Navigating The Grey Market: A Retail Expert Explains The Whys And Wherefores
by John Keil
Friends, colleagues, and clients have posed many questions about the grey market for fine timepieces over the years. Most recently, my post A Cautionary Tale on Buying New Watches Online was met with quite a few comments, quite possibly leaving more questions than answers.
The following is a broad description of the grey market, how and why it exists, and what (if anything) could be done for a brand to eliminate – or at least minimize – its presence.
And let me be clear from the get-go: this is not a rebuke of online stores, grey market dealers, or the many people working on that side of the industry. Many are highly reputable; some are not.
The truth is that the grey market exists because the brands themselves not only allow it to happen, but in many cases directly feed it.
The grey market serves a purpose that, in my humble opinion, is detrimental to any brand involved and the industry as a whole. It allows brands and retailers to clear slow-moving inventory when all − especially collectors − might be better served if brands tailored production more closely to consumer demand.
What is the grey market?
As it pertains to the fine timepiece industry, the grey market is a store (online or brick and mortar) selling brand-new watches, but it is not part of a brand’s authorized retail channel.
The classic authorized retail channel works this way: a brand manufactures watches, which are sold to official distributors throughout the world. The distributor then sells the watches to authorized retailers, who sell the watches to retail clients.
Grey market retailers are not part of that authorized retail chain, but they still manage to obtain and sell new timepieces.
Why does the grey market exist?
Simply put, this non-authorized side of retail provides the brand or retailer with the ability to clear excess or old inventory.
And the grey market has been around for many decades, long before the Internet.
When a brand or retailer has excess inventory, it might approach grey market dealers with offers to purchase that inventory in bulk at deeply discounted prices. Pre-Internet, grey market retailers often existed in major cities and had a storefront (think 47th Street in Manhattan), where they displayed the watches and sold them at discounted prices.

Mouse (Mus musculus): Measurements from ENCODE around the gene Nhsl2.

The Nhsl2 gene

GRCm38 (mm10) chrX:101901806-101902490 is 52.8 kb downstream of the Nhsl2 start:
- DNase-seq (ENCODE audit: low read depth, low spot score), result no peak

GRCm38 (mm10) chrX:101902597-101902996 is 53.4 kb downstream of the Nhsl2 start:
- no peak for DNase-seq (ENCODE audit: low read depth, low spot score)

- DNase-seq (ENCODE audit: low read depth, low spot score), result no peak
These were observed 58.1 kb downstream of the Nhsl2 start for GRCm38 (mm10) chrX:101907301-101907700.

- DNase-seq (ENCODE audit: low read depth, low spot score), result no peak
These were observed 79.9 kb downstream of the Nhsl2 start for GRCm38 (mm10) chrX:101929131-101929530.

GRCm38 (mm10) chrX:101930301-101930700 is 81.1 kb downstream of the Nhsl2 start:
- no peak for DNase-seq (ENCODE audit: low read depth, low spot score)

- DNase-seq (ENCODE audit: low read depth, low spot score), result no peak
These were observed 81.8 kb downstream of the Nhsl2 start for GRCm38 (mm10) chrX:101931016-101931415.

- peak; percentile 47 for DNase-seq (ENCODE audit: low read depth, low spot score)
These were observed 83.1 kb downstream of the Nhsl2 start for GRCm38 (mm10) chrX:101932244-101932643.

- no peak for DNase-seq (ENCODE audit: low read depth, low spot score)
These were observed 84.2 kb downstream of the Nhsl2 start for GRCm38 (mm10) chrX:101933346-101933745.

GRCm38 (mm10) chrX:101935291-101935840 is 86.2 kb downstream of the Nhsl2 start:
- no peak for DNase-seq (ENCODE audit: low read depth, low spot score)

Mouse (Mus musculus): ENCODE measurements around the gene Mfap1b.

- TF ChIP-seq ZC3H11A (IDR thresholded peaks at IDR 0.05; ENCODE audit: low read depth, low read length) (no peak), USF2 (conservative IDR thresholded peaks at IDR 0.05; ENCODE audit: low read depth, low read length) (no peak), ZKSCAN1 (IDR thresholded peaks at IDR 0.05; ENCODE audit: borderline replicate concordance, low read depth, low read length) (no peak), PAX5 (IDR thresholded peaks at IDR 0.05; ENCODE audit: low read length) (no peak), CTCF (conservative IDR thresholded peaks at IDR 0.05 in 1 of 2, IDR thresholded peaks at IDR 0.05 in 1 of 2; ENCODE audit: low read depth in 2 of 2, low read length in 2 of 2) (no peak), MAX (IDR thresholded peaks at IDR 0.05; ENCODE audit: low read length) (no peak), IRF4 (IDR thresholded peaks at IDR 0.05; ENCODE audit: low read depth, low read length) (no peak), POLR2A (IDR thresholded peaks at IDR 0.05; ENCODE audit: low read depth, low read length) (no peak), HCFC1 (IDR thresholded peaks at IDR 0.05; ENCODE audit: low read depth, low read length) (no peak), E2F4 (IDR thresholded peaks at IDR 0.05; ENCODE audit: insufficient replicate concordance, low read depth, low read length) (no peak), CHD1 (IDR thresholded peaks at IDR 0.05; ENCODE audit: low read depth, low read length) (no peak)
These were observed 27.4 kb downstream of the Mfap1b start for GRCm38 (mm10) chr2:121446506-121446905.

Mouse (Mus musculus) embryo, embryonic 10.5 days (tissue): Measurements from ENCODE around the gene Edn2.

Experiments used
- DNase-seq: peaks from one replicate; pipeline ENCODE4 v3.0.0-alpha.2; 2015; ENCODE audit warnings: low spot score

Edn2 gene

These pre-Internet transactions had little effect on the typical authorized retail channels because unless you actually walked into a grey market dealership, it was highly unlikely you would ever know they existed or that you could purchase watches at seriously discounted prices.
Since the Internet, grey market retailers have been able to create a presence on the web, so doing a Google search for a watch is likely to allow consumers visibility of the prices offered by grey market dealers and buy online.
The negative effects of this turn of events on the official side of the industry are extremely damaging for authorized dealers, distributors, and even the brands themselves.
For the authorized retailers it causes problems because now a client walks in, tries on the watch, asks how much, then says, “Gee, I can get the same watch for 20 percent less from www.blahblahblah.com.”
The retailer is then forced to either sell the watch for little or no profit or not make the sale at all.
The grey market also causes challenges for a brand’s distributor, whose main priority is to sell watches to the authorized retailers.
When the brand representative walks into a brick-and-mortar authorized retail shop, he or she now hears, “I can’t sell any of your watches because my clients are buying them online for less than I can sell them for” or “why should I spend thousands of dollars and dedicate valuable retail space to your brand when your watches are being sold all over the Internet for much lower than my cost?” This state of affairs leaves the distributor losing sales.
The biggest challenge that the grey market creates (again, in my opinion) is to the brands themselves.
Brands that take the most advantage of supplying the grey market eventually gain a reputation for their watches being essentially worth much less than the retail price indicates.
If you’re looking at a watch that has a manufacturer’s suggested retail price (MSRP) of $12,000, which you can purchase with a modest discount from your local authorized retailer, but then look at it on grey market sites, where it’s being offered at $7,500 brand-new, you might instantly wonder what is wrong with the watch or the brand.
When that happens consistently for a period of time, clients and authorized retailers alike tend to stay away from purchasing any watch from that brand completely.
How is the grey market supplied?
When you ask this question, most people in the know will answer by spinning a yarn. “Well, a retailer in some foreign land was closing and it liquidated its inventory.”
That’s the type of narrative brands offer.
Sorry, but there isn’t a retailer large enough – or even two or three – closing or not, that could supply the amount of product to the grey market that is out there. Even if there was, that product would eventually be sold and disappear, and that’s not happening.
It is the brands themselves that largely supply the grey market. Whether they sell to grey market retailers directly or through a grey market wholesaler, as I stated earlier, they do it to generate short-term cash flow and eliminate slow-moving inventory.